Sometimes, it really does take a village. A pediatrician, a lawyer, a friend, a sister, a mother and most of all a remarkable Toronto nurse have come together to give an orphan refugee girl a home in Canada.
This week on The Sunday Edition
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Documentary: A Place for Konnisola
The inspiring story of a pediatrian, a lawyer, a friend, a sister, a mother and most of all a remarkable Toronto nurse who came together to give an orphan refugee girl a home.
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In 2011, Abenbola Somoy and her five-year-old daughter Konnisola fled Nigeria. Somoy's husband was dead.
Somoy was beaten — often — by her brother-in-law. She knew that Konnisola was in danger, too.
With the help of paid smugglers, mother and daughter made it to Toronto's Pearson Airport and applied for refugee status. But three days later, Somoy collapsed. She was rushed to Trillium Health Centre in Mississauga.
It was there, on the oncology floor, that a remarkable story told this weekend on CBC Radio's The Sunday Edition began to unfold
"The first time I met Abenbola," recalls nurse practitioner Colleen Johnson, "I heard screaming coming from a patient's room. I went in and someone was trying to put an IV into her. She was being quite mean. I told her stop. Give this woman some room to breathe."
Johnson was immediately drawn to Somoy, a woman with advanced colon cancer alone in a new country who clearly needed a friend. Johnson began having lunch at Somoy's bedside.
Over a number of weeks, the two developed a powerful connection.
Shuffled between strangers
Johnson discovered that Somoy had a young child, a five-year-old girl Somoy was trying to protect from forced circumcision.
Most of the time, Konnisola — Konnie for short — was being shuffled between strangers in Toronto's Nigerian community.
She was often left alone in an apartment with instructions not to let anyone in.
A neighbour saw her being shaken and hit in a parking lot. Children's Aid was called.
When Somoy heard about what happened, she left hospital prematurely, rented a room and tried to care for her daughter on her own. But a few weeks later, Somoy landed in emergency again.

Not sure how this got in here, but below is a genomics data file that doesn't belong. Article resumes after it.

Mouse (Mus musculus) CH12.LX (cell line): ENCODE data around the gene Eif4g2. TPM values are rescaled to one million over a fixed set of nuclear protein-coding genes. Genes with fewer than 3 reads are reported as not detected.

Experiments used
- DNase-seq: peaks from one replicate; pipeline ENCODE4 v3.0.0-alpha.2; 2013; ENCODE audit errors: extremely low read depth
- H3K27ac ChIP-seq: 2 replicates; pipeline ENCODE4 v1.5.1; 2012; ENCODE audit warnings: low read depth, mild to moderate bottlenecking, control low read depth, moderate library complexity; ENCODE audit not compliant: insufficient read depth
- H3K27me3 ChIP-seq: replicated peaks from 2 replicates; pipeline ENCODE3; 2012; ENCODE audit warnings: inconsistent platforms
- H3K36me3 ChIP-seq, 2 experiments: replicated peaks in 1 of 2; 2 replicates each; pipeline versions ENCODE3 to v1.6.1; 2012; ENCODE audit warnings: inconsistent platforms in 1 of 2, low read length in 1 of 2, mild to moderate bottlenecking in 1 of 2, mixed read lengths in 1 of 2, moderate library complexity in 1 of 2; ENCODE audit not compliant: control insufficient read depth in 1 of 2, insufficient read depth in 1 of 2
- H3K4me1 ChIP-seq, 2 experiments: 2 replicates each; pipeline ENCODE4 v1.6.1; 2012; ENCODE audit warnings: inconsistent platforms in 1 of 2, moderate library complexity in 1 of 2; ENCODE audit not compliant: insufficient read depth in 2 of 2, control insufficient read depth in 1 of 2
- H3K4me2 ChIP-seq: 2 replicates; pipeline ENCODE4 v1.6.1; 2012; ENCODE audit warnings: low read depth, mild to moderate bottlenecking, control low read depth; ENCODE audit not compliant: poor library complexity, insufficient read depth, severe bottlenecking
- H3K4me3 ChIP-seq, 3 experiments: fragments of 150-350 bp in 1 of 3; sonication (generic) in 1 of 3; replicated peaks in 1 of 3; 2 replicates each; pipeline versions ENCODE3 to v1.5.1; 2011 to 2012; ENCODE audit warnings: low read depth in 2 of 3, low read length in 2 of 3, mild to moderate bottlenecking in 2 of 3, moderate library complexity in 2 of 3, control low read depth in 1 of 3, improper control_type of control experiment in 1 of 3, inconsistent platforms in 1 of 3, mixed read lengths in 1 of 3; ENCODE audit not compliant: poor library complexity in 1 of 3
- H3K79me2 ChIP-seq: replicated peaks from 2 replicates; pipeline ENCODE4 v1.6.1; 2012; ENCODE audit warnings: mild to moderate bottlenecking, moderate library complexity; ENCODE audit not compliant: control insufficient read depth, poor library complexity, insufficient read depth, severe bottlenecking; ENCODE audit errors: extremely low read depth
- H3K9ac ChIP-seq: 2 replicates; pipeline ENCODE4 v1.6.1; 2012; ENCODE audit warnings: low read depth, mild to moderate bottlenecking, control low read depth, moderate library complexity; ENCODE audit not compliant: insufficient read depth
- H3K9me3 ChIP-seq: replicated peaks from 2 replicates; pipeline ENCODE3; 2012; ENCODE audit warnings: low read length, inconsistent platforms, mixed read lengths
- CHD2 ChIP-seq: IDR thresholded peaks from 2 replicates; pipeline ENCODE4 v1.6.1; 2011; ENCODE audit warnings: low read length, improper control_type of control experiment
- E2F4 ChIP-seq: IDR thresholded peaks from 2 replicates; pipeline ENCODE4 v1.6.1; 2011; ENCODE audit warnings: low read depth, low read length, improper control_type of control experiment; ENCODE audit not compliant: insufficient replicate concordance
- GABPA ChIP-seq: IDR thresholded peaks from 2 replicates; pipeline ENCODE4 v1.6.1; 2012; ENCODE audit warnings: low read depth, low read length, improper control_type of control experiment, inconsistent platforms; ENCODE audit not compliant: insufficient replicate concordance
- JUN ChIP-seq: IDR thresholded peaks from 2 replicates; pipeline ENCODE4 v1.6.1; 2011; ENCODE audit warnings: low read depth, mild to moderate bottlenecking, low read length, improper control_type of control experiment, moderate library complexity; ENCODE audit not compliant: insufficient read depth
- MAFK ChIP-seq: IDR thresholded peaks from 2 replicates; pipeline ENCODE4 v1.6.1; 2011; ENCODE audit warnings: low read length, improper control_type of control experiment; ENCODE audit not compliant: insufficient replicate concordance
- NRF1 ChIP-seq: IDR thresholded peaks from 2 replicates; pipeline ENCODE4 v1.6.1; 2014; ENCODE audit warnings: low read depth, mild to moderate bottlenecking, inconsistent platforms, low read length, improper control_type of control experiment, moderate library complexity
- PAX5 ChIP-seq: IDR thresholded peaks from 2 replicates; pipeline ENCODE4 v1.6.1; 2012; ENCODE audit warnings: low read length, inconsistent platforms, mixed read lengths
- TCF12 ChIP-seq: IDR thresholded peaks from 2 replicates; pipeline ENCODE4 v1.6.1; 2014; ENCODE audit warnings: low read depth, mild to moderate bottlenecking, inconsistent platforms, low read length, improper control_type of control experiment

Johnson received a call from the emergency nurse at Mount Sinai Hospital who said: "I have a patient here named Abenbola. Her daughter says you will come and get her."
Johnson made a frantic call to the hospital social worker. Who could take Konnie? She was told there were no beds available in the system.
So Johnson went outside the system and called Darlene Priestman, an oncology nurse, single mother, grandmother and friend.
'No one to take her'
"You're not going to believe this. They say they have no one to take her. And Darlene says, I'll take her — for a few days."
Konnie arrived on Priestman's doorstep with nothing, no toothbrush, no pyjamas. After a quick shopping trip on that first night, Konnie asked Priestman: "Can I sleep with you?"
But a few days grew into a few weeks, then a few months. Priestman and Konnie visited Somoy in the hospital often.
"They used to say their prayers together, Priestman recalls. "I didn't want her mum to feel like I was taking her away'.
"She grew to love Darlene," recalls Johnson.
Somoy stayed in the hospital and Konnie became a fixture in the Priestman family. She started school and was enrolled in special counselling programs.
In October, she spent Thanksgiving weekend with Priestman's extended family at a cottage.
At Christmas, Priestman's brothers went to the hospital and brought Somoy to the family home for a feast. She returned to the hospital that night.
When Somoy's health took a turn for the worse, she asked that her daughter stay with Priestman, forever if necessary.
Priestman had a big decision to make. Would she — could she — formally adopt Konnie while her mother was still alive?
By that time, she says: "We were as attached to Konnie as she was to us."
Somoy was determined that Konnie stay in Canada.
The intervention of Dr. Anna Banerjee, a refugee pediatrician, helped secure refugee status for mother and daughter.
A chance meeting on the oncology ward with a children's lawyer helped pave the way for adoption. Wilson McTavish accompanied Priestman to court. The judge was thrilled to help the adoption go through.
In the days before Abenbola's death in June 2012, Priestman would sit at her beside. They would hold hands.
"She told me I was her sister," says Priestman. "I was glad she knew that Konnie would be OK."
There are challenges ahead, but a new family has been formed.
"Sometimes I call my house Darlene's Home for Wayward and Orphan Children. My daughter Sarah went out west and came home pregnant with her son. So she's my wayward child. And Konnie's my orphan child. It's just a crazy household some days. But it works for us."